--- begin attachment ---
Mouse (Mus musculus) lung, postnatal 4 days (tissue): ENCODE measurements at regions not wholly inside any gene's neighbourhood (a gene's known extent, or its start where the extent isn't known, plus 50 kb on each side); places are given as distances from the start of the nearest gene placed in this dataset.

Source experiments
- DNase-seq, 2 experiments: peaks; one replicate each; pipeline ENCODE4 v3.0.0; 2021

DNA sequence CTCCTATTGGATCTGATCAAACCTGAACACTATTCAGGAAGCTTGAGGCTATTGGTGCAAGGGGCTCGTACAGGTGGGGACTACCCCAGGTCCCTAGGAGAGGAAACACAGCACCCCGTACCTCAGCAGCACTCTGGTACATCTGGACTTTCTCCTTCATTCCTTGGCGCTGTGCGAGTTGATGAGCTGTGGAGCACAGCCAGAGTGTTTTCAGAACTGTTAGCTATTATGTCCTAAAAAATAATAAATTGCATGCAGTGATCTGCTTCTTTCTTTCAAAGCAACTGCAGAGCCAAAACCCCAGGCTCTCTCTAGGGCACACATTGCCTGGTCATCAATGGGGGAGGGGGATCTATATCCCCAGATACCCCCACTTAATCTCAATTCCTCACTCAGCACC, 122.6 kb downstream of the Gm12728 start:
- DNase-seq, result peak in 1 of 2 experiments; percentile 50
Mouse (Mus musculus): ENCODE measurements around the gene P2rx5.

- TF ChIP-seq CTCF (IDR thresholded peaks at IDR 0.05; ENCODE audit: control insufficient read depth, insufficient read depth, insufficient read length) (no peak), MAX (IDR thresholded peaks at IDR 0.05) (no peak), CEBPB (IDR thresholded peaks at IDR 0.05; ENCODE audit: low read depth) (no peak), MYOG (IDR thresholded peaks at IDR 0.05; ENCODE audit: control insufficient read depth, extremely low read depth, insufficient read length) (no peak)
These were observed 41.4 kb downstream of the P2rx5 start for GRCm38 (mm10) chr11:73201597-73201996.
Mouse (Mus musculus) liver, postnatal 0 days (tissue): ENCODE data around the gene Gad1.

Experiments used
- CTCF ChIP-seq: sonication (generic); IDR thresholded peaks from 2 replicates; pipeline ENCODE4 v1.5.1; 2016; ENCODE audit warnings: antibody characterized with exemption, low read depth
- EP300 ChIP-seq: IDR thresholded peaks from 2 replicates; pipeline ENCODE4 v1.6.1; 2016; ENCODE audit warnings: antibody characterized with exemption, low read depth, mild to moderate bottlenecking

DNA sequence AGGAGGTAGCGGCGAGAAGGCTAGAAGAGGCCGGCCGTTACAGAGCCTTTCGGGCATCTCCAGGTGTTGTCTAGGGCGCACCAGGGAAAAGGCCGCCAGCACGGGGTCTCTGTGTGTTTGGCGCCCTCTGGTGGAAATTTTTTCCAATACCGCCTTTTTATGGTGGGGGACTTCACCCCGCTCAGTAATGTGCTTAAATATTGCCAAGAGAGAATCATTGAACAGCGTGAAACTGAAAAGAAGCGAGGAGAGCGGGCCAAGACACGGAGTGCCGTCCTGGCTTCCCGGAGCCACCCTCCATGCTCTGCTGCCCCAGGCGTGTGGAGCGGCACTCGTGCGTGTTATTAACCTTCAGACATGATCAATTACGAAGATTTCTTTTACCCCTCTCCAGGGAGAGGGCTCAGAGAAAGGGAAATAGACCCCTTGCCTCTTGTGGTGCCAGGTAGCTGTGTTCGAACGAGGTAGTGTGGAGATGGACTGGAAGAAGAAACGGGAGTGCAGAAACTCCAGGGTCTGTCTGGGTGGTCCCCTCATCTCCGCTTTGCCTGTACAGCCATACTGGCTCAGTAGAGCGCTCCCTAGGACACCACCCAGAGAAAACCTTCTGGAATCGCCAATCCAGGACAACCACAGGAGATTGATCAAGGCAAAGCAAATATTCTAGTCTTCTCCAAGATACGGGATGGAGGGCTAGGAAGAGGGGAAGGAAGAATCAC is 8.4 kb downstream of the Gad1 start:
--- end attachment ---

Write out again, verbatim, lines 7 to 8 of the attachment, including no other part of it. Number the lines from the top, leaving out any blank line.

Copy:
- TF ChIP-seq CTCF (IDR thresholded peaks at IDR 0.05; ENCODE audit: control insufficient read depth, insufficient read depth, insufficient read length) (no peak), MAX (IDR thresholded peaks at IDR 0.05) (no peak), CEBPB (IDR thresholded peaks at IDR 0.05; ENCODE audit: low read depth) (no peak), MYOG (IDR thresholded peaks at IDR 0.05; ENCODE audit: control insufficient read depth, extremely low read depth, insufficient read length) (no peak)
These were observed 41.4 kb downstream of the P2rx5 start for GRCm38 (mm10) chr11:73201597-73201996.